O pen and transparent bargaining about the “big issues” that really matter to educators — such as respect, equity and time for
teaching and learning — helps build union power.
That framework, which was central to the
discussion at a recent MTA Collective Bargaining
Summit in Springfield, helped the 140 participants
rethink some of the approaches they have historically
taken toward negotiations.
A good deal of the focus was on three key
MTA President Barbara Madeloni welcomed the
members who attended the daylong summit on Oct.
3, saying the conversations that would be inspired
by it “remind us to keep the ‘collective’ in collective
Madeloni said that union activism often “starts
one to one, with individual conversations,” but
eventually becomes like weaving a piece of fabric.
“We have to start with individual relationships and
stitch that fabric together,” she said.
The summit was built around three workshops.
One addressed the nuts and bolts of increasing
membership participation. Another concerned
negotiating contracts that address members’ key
issues, and the third focused on building on one-to-one and small-group conversations to bring in fellow
members, parents and others in the community, then
writing a platform statement that highlights key issues.
Members of the Concord Teachers Association
kicked off the event, with CTA President Merrie
Najimy explaining that open bargaining goes well
beyond the usual mandatory subjects — wages,
working conditions and hours.
Open bargaining requires “engaging and
involving your rank and file and the community
— parents and allies — from the beginning of the
process,” Najimy said, and then developing an
“aspiration statement” or platform. The platform can
be broad, such as, “What are the kinds of schools
She said that tying specific contract proposals
to that platform is key, as well as “committing
yourself to an open and transparent process from
the beginning to the end, which includes promising
never to have a conversation with the other side
away from the negotiating table.”
CTA members recounted a series of crises
beginning five years ago — unilateral decision-
making by the district superintendent, an attempt to
privatize school bus transportation, and community
anger over an expensive high school building project.
In the end, they said, dealing with these pressures
helped revitalize the union because educators used
them to build relationships — both within the
membership and with parents and other allies.
Roseanne Swain, a veteran music teacher and a
member of the CTA negotiating team, said the crises
showed members that “the power is in the numbers.”
T he idea for the recent summit took root last February at another MTA bargaining summit hat brought in organizers from St. Paul,
Minnesota, Portland, Oregon, and Chicago.
The speakers talked about how a combination
of approaches — extensive community organizing,
forums providing ways for stakeholders to hear
educators’ concerns, and open discussion of issues
with people who might be unfamiliar with the role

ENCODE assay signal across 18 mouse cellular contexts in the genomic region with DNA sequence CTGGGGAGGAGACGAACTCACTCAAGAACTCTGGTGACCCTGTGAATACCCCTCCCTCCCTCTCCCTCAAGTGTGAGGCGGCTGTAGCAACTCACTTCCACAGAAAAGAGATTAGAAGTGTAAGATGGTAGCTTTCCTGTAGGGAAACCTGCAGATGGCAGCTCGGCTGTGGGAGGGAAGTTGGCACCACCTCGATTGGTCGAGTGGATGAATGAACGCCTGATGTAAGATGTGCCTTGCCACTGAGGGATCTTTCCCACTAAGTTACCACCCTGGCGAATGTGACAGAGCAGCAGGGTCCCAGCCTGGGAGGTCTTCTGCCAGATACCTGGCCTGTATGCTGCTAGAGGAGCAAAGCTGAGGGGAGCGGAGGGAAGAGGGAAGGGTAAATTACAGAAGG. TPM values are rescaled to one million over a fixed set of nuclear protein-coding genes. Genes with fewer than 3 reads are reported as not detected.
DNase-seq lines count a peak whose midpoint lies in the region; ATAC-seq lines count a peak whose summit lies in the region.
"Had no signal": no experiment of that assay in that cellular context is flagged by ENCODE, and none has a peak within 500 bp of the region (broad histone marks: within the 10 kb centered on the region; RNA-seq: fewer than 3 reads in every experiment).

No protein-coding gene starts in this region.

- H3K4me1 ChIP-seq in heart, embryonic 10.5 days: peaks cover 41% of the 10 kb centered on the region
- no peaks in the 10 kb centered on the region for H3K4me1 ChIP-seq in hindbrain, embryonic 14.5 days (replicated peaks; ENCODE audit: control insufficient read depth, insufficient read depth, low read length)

of unions — creates the supportive relationships that
lead to effective bargaining.
Those ideas resonated with members of
the CTA, who decided to employ some of the
approaches they had learned at the February summit
as they opened bargaining on a new contract in
March. The local also brought up the idea of open
bargaining, which had not been tried before in
Concord. “Could we really do that here?” wondered
CTA Vice President Karin Baker.
Najimy and Phil Dowgiert of the Springfield
Education Association brought a new business item
to the MTA’s 2015 Annual Meeting directing the
statewide association to focus some of its training
and development resources on open and transparent
bargaining with an eye to training locals to bring big
issues to the table. The NBI was adopted.
John Peachey, co-chair of the bargaining team
and a 24-year veteran of the Concord Public Schools,
said that actively listening to the concerns of
members and residents has made a “huge difference”
in how the CTA engages with the community.
As bargaining has continued, members and other
stakeholders have been showing up at negotiating
sessions. The response, Peachey said, has been
amazing. “Members are actively engaged,” he said.
“The teachers are all coming out and making time for
Peachey noted that more than 80 teachers came
to the last bargaining session. “It was standing room
only,” he said. “The administrators who came had to
go find their own chairs.”
Lorie Kelly, a third-grade teacher and president
of the Lynnfield Teachers Association, attended
the summit with fellow bargaining team members
Linda DaCorta and Tamara Tate. Kelly said the trio
returned re-energized as they head into bargaining on
one of their contracts.
She said the team “hit some roadblocks” the
last time it bargained and wasn’t looking forward to
more. The summit, she added, “reminded us of the
important work of pre-bargaining,” including person-to-person contact, charting, and having intentional
professional conversations that help generate
proposals among the membership.
Phil Dowgiert of Springfield told summit participants that his local is building coalitions with
other stakeholders to “bring more community voices” into the bargaining process.
Photo by Jean Conley